Nearly 80% of respondents reported DIR fees as a very large magnitude challenge, with 83.3% reporting this as a very immediate challenge. Seventy-eight percent of respondents reported MACs not being updated quickly enough to reflect changes in wholesale drug costs as a very large magnitude challenge, with nearly 80% indicating it as a very immediate challenge.
Also of concern for rural pharmacists is Medicare Part D, with 58.8% of pharmacists reporting being an out-of-network pharmacy for Part D plans was a very large magnitude challenge (an additional 29.0% said large magnitude) and 60.5% said it was a very immediate challenge (an additional 28.1% said moderately immediate), according to the survey, titled “Issues Confronting Rural Pharmacies after a Decade of Medicare Part D.”
Pharmacy staffing, competition from pharmacy chains, and contracts for services for Medicaid patients were less likely to be reported as significant or immediate challenges.
Initial survey participation invitations were e-mailed on June 28, 2016, and follow-ups were sent on July 12, 2016. Responses were received from 118 pharmacies. RUPRI initially received email addresses for 430 independent retail pharmacies from the National Community Pharmacists Association.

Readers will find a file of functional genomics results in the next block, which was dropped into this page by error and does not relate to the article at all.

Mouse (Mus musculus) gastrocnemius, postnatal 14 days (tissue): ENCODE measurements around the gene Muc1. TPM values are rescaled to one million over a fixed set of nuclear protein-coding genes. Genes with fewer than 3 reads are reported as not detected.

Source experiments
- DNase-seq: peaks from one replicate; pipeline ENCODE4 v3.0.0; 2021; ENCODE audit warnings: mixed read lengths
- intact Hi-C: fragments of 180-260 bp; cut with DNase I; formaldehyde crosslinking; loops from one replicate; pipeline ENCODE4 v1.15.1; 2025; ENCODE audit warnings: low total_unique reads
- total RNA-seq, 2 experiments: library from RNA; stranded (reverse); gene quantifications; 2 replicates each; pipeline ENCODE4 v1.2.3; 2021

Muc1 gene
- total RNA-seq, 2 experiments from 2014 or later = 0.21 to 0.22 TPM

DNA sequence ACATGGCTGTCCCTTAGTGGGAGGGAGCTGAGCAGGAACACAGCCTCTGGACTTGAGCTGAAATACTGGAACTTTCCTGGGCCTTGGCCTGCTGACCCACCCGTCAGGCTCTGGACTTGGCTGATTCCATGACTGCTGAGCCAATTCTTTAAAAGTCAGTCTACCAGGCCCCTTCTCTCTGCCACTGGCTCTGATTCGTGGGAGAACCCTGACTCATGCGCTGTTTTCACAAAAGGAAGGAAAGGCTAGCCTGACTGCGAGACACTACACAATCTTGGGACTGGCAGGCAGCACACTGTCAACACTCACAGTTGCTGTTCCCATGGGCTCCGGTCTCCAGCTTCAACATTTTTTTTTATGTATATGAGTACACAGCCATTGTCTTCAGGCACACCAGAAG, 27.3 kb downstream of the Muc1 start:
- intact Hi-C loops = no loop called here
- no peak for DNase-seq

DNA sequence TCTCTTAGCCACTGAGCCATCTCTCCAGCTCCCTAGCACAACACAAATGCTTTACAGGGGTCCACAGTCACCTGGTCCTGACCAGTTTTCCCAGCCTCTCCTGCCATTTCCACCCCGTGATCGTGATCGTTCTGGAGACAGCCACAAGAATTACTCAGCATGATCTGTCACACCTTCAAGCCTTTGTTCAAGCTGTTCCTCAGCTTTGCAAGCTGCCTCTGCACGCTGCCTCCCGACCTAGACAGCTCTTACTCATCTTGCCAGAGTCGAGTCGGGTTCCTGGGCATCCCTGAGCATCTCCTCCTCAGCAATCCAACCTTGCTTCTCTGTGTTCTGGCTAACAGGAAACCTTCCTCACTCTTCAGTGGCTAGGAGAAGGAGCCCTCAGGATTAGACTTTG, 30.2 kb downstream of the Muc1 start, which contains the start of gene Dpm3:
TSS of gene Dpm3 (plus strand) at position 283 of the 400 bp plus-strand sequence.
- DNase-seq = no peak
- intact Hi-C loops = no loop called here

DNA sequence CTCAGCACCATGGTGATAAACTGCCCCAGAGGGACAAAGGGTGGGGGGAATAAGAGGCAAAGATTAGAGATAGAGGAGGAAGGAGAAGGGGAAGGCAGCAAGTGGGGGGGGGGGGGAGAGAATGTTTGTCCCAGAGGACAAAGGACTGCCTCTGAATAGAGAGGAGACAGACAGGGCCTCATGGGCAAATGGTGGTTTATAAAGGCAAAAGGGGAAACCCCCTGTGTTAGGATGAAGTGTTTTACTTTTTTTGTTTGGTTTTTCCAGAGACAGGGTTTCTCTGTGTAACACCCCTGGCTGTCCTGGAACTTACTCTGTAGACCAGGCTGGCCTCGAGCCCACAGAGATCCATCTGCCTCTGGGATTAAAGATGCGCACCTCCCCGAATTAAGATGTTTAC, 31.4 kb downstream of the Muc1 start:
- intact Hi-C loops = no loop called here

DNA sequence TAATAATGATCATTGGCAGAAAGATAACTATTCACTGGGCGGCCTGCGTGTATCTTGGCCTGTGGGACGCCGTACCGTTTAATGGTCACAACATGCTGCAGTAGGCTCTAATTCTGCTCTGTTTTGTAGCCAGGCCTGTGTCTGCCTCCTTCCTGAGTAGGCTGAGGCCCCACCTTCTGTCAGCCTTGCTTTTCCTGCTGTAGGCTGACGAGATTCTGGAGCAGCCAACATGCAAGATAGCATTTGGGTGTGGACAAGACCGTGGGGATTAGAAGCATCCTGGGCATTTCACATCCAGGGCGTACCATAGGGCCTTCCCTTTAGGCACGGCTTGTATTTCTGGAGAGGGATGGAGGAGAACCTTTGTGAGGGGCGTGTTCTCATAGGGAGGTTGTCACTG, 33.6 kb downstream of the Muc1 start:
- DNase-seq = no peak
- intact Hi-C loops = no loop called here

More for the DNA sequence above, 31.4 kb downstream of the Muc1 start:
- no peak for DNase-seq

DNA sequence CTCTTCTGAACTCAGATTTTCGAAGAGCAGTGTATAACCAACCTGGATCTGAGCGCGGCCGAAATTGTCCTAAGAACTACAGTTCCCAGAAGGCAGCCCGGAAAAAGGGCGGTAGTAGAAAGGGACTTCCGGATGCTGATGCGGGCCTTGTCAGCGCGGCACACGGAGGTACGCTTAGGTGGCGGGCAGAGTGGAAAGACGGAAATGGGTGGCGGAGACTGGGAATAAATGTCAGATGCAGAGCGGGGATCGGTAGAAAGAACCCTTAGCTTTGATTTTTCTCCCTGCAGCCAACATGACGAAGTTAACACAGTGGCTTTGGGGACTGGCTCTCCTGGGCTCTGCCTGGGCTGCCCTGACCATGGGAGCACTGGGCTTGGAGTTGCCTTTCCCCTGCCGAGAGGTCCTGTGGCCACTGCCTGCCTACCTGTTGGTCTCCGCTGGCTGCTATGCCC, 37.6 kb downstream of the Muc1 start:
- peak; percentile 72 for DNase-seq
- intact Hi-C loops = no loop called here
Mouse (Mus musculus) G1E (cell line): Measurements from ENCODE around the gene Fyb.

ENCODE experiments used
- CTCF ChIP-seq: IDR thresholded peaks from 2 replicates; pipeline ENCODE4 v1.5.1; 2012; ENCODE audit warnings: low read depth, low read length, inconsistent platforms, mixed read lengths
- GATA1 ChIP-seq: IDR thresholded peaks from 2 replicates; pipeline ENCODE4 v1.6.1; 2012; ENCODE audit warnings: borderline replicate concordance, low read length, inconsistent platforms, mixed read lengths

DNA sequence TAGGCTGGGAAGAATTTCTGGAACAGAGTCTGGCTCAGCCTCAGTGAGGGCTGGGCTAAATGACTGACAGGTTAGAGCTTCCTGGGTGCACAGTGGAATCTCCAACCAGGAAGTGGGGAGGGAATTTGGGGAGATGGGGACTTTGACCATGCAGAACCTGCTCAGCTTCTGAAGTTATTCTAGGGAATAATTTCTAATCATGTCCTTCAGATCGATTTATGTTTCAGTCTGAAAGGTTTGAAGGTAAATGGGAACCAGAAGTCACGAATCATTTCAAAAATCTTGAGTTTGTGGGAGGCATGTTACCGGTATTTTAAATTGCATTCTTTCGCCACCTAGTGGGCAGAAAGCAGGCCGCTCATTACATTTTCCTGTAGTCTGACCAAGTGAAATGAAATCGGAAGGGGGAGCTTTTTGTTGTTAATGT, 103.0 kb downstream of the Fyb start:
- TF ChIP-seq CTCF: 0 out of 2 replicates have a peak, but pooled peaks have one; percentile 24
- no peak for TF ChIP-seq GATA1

NCPA issued the following statement following release of the research:
“The RUPRI Center’s study offers a much-needed exploration of the challenges facing small pharmacies that participate in Medicare Part D. The paper’s conclusions further validate our concerns about DIR fees, maximum allowable cost pricing transparency, and exclusion from ‘preferred pharmacy’ networks.
“Health care should not be dictated by where you live. However, in many rural areas independent community pharmacies are the sole health care providers for many patients. Unfortunately, the business practices of pharmacy benefit manager corporations make it harder for small pharmacy business owners to be profitable.
“Nearly 80% of the surveyed pharmacies in the RUPRI study found both DIR fees and MAC reimbursements to be a significant challenge for their business, while almost 60% struggled with being out of network. Thankfully, there are legislative solutions pending before Congress that could bring relief on those issues. Health care professionals should urge Congress to pass the Improving Transparency and Accuracy in Medicare Part D Drug Spending Act, the Prescription Drug Price Transparency Act, and the Ensuring Seniors Access to Local Pharmacies Act of 2017) to help improve patient access to care.”